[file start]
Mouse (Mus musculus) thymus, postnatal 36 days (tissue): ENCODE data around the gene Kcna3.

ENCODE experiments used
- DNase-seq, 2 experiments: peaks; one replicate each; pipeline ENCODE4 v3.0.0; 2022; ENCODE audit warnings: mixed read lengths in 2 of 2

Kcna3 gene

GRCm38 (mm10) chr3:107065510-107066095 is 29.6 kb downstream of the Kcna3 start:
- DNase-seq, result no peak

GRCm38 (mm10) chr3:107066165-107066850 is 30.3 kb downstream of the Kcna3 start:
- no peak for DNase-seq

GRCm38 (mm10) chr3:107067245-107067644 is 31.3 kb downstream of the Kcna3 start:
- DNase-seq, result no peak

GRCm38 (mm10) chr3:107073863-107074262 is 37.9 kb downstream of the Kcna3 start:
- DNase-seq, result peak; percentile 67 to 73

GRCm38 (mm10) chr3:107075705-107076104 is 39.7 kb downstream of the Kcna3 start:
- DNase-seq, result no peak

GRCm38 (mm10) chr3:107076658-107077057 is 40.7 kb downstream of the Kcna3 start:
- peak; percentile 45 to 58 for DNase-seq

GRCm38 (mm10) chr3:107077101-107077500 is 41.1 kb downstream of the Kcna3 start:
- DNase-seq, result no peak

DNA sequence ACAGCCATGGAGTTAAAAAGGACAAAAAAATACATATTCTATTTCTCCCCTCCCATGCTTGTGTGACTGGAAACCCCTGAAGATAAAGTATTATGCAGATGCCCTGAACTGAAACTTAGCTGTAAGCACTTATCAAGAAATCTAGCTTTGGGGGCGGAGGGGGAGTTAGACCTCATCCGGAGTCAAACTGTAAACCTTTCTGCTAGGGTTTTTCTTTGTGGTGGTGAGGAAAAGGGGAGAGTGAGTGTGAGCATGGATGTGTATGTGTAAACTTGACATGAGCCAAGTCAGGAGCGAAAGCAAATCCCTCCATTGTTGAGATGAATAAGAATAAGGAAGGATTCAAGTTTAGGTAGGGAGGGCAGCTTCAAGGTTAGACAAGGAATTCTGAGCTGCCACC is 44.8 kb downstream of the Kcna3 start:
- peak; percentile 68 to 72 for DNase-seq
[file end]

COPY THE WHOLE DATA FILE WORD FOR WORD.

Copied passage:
Mouse (Mus musculus) thymus, postnatal 36 days (tissue): ENCODE data around the gene Kcna3.

ENCODE experiments used
- DNase-seq, 2 experiments: peaks; one replicate each; pipeline ENCODE4 v3.0.0; 2022; ENCODE audit warnings: mixed read lengths in 2 of 2

Kcna3 gene

GRCm38 (mm10) chr3:107065510-107066095 is 29.6 kb downstream of the Kcna3 start:
- DNase-seq, result no peak

GRCm38 (mm10) chr3:107066165-107066850 is 30.3 kb downstream of the Kcna3 start:
- no peak for DNase-seq

GRCm38 (mm10) chr3:107067245-107067644 is 31.3 kb downstream of the Kcna3 start:
- DNase-seq, result no peak

GRCm38 (mm10) chr3:107073863-107074262 is 37.9 kb downstream of the Kcna3 start:
- DNase-seq, result peak; percentile 67 to 73

GRCm38 (mm10) chr3:107075705-107076104 is 39.7 kb downstream of the Kcna3 start:
- DNase-seq, result no peak

GRCm38 (mm10) chr3:107076658-107077057 is 40.7 kb downstream of the Kcna3 start:
- peak; percentile 45 to 58 for DNase-seq

GRCm38 (mm10) chr3:107077101-107077500 is 41.1 kb downstream of the Kcna3 start:
- DNase-seq, result no peak

DNA sequence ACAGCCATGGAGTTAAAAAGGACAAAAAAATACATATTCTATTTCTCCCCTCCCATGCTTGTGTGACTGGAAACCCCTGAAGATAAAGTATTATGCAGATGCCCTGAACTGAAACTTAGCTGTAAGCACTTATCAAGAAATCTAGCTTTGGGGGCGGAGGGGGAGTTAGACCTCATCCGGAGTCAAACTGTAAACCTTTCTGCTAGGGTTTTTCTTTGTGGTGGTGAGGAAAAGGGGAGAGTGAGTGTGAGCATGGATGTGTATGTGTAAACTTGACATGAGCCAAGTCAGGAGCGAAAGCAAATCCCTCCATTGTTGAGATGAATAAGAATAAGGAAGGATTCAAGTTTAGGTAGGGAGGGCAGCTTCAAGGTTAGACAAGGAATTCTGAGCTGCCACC is 44.8 kb downstream of the Kcna3 start:
- peak; percentile 68 to 72 for DNase-seq